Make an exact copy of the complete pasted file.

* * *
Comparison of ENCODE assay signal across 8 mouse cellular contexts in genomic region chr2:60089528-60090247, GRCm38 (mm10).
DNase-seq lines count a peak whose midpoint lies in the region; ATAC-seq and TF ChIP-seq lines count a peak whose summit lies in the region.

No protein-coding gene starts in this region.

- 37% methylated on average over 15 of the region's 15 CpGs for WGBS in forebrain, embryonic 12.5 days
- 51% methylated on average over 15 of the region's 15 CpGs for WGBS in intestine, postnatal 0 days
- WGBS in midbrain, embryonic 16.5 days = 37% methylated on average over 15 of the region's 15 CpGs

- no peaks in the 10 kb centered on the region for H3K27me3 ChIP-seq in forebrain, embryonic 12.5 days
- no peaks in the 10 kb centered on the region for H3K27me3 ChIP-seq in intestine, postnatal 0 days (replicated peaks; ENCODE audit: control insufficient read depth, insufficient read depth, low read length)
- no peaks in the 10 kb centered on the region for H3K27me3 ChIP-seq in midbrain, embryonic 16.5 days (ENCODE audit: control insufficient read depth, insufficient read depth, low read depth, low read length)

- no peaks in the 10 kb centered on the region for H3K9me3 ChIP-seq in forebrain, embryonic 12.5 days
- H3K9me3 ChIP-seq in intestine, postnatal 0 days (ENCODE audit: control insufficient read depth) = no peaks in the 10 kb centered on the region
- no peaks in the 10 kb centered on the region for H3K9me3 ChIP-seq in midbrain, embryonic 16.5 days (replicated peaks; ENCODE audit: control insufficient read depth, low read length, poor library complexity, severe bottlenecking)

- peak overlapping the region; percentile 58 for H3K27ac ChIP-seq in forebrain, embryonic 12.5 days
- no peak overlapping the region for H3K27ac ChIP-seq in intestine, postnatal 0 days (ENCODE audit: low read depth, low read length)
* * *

Comparison of ENCODE assay signal across 8 mouse cellular contexts in genomic region chr2:60089528-60090247, GRCm38 (mm10).
DNase-seq lines count a peak whose midpoint lies in the region; ATAC-seq and TF ChIP-seq lines count a peak whose summit lies in the region.

No protein-coding gene starts in this region.

- 37% methylated on average over 15 of the region's 15 CpGs for WGBS in forebrain, embryonic 12.5 days
- 51% methylated on average over 15 of the region's 15 CpGs for WGBS in intestine, postnatal 0 days
- WGBS in midbrain, embryonic 16.5 days = 37% methylated on average over 15 of the region's 15 CpGs

- no peaks in the 10 kb centered on the region for H3K27me3 ChIP-seq in forebrain, embryonic 12.5 days
- no peaks in the 10 kb centered on the region for H3K27me3 ChIP-seq in intestine, postnatal 0 days (replicated peaks; ENCODE audit: control insufficient read depth, insufficient read depth, low read length)
- no peaks in the 10 kb centered on the region for H3K27me3 ChIP-seq in midbrain, embryonic 16.5 days (ENCODE audit: control insufficient read depth, insufficient read depth, low read depth, low read length)

- no peaks in the 10 kb centered on the region for H3K9me3 ChIP-seq in forebrain, embryonic 12.5 days
- H3K9me3 ChIP-seq in intestine, postnatal 0 days (ENCODE audit: control insufficient read depth) = no peaks in the 10 kb centered on the region
- no peaks in the 10 kb centered on the region for H3K9me3 ChIP-seq in midbrain, embryonic 16.5 days (replicated peaks; ENCODE audit: control insufficient read depth, low read length, poor library complexity, severe bottlenecking)

- peak overlapping the region; percentile 58 for H3K27ac ChIP-seq in forebrain, embryonic 12.5 days
- no peak overlapping the region for H3K27ac ChIP-seq in intestine, postnatal 0 days (ENCODE audit: low read depth, low read length)